Results from our statewide poll conducted November 19-22.
Ted Simons: Arizona's new U.S. Attorney says he's going to concentrate on mortgage fraud. Dennis Burke says his office has the go ahead to hire three new attorneys who will focus on mortgage fraud cases. Burke says the Department of Justice in Washington recognizes Arizona has become a hub of white-collar crime. Voters are split on President Obama's job performance but they'd rather not see Sarah Palin as president. Those are a couple of results from the latest Cronkite Eight Poll conducted by the Walter Cronkite School of Journalism and KAET Eight TV. Poll was conducted the 19th throughout 22nd. 862 registered voters were surveyed. The poll has a margin of error of 3.3%. Dr. Bruce Merrill and Associate Director Tara Blanc join me now. We've got all the questions on the panel. Let's say we get started with the governor's race. There's ancillary aspects of this. Let's start with the first two names.
Bruce Merrill: Basically what we found was that Terry Goddard has a rather significant lead if the election were held today. It's really important to keep in mind there isn't any election today and the real election will be a year from now but we think that the governor is bogged down in the legislature. The governor is in a difficult position that could change between now and the time of the election.
Ted Simons: Tara, the no opinion, the 21% no opinion, what's that say?
Tara Blanc: Basically it says it's too early for a lot of people to it make up their mind. We know by the time we get to the primaries, there'll be other candidates probably at least on the republican side. People likely haven't really started thinking about it. We're interested in it now. A lot of people aren't. That would primarily be because it's so early. Also we do know that as we found in earlier polls, Jan Brewer still has a pretty high percentage of people that aren't familiar with her. There's some of that involved. Terry Goddard, Attorney General, has a highly recognized name recognition.
Ted Simons: Bruce, another poll had Joe Arpaio in the mix here. He seemed to come out very well in that. What do you make out of that?
Bruce Merrill: I make out of that that Joe Arpaio say very popular guy with a lot of people in Maricopa County. How successful would he be as a gubernatorial candidate? He might be stronger than people realize. He'd really have to broaden his appeal outside of just illegal immigration and crime. A lot of really pressing problems and whether or not he'd take the time to educate himself and become proficient in those remain to be seen.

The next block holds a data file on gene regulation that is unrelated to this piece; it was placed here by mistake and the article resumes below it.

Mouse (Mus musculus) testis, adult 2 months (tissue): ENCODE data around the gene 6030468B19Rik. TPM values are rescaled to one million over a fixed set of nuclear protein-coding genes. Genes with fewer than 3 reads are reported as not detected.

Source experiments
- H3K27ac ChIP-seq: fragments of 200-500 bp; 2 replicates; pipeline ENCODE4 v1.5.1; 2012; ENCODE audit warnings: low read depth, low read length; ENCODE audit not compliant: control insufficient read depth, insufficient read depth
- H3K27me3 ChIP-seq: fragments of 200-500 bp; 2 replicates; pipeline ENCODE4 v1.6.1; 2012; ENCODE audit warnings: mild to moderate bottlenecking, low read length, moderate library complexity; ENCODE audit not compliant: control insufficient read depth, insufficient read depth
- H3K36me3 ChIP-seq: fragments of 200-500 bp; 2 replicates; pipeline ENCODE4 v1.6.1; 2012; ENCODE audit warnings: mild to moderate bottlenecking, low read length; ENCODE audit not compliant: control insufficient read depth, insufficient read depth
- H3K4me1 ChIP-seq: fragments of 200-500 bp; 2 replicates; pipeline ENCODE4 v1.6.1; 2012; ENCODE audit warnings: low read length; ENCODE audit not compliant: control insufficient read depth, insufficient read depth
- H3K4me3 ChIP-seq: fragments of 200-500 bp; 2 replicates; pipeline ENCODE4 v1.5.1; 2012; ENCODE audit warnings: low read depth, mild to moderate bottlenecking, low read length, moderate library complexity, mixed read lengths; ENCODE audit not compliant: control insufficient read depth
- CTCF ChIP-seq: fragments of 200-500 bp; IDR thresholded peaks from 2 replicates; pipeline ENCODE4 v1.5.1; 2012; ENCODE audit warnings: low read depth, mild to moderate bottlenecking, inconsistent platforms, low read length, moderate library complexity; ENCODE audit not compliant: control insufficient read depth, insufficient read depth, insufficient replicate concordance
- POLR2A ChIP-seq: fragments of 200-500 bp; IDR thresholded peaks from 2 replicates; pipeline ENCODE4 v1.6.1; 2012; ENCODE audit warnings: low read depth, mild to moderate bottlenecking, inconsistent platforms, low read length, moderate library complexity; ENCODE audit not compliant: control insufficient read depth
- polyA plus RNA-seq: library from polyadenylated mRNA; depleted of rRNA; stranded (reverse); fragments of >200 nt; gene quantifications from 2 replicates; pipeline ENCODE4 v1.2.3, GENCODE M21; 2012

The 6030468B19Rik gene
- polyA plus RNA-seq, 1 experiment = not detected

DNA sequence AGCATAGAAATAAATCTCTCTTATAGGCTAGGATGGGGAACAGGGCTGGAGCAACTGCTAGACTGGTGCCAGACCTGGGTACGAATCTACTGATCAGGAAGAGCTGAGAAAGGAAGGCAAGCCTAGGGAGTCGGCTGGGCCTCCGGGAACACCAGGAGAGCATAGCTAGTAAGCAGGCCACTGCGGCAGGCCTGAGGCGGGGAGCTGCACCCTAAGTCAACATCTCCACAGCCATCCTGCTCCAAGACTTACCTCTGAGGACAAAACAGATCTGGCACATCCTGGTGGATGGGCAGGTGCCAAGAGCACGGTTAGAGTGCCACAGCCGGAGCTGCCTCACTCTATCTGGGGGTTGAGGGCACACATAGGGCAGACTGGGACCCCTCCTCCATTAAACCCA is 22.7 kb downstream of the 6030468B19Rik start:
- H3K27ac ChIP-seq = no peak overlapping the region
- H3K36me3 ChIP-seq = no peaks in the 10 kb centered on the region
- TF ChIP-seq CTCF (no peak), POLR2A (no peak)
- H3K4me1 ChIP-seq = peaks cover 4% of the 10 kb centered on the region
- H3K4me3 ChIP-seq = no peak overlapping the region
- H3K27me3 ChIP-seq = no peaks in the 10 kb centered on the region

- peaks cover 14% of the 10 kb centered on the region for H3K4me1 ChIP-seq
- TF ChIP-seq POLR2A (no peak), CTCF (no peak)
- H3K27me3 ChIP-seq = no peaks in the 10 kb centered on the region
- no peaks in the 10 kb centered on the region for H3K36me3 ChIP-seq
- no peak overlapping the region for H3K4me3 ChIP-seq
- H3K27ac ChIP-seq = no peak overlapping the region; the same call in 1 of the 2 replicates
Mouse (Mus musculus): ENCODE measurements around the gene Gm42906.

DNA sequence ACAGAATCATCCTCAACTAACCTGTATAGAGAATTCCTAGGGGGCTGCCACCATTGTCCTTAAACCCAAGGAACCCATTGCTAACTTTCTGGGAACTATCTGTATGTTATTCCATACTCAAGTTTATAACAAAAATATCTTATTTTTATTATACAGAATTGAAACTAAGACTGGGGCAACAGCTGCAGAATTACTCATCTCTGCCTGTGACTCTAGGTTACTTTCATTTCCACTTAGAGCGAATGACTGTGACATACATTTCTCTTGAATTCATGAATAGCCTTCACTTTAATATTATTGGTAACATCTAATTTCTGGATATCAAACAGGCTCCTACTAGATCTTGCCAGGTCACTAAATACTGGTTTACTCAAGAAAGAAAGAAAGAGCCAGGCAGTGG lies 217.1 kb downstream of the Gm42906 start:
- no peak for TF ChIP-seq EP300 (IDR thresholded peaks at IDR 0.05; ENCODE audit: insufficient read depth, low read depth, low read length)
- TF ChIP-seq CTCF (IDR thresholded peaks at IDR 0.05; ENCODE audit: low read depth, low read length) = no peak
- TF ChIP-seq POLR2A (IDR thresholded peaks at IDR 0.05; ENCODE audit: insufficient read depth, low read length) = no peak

Ted Simons: Let's talk about the mayor's race. If Jan comes back to Arizona to take on John McCain, numbers suggest a close race.
Tara Blanc: It's a very close race. We're a year away. This is purely a hypothetical situation. John McCain is enjoying high approval ratings among those here in Arizona. They still love John McCain. He's our native son. He'd have an edge over Janet Napolitano at this point. Janet Napolitano is associated with Obama's Administration. There's impact in there as well.
Ted Simons: There was another poll out there, this time including J.D. Hayworth in the mix against McCain in a primary. This had Hayworth big over McCain. Bruce, what do you make of that?
Bruce Merrill: I'd like to see the methodology of the poll, quite frankly. I didn't know there were other good polls except for ours out there, Ted?
Ted Simons: I know! I'm trying to figure out what is going on out there.
Bruce Merrill: We don't know much about the methodology of the poll. I think J.D. say media personality. I think it'll be very difficult for a republican to beat John McCain. It'll be difficult for a democrat to defeat him in a general election.
Ted Simons: He's pretty strong no matter who the opponent might be?
Bruce Merrill: I think so.
Ted Simons: Let's go to the president. Job performance with the president and evenly divided. Is this trending in any direction one way or another?
Tara Blanc: There's interesting things about that. We asked a few times in the polls about Obama's approval rating. It's split evenly across the board although it dropped slightly over the last few times we've asked. What's really interesting about this is if you look at his approval rating and when you go to the next thing about asking about troops and sending troops to Afghanistan which is also evenly split, one of the interesting thing about Obama is he seems to be a very polarizing figure. You have people who really don't like what he's doing and people who like what he's doing. It's an interesting even split.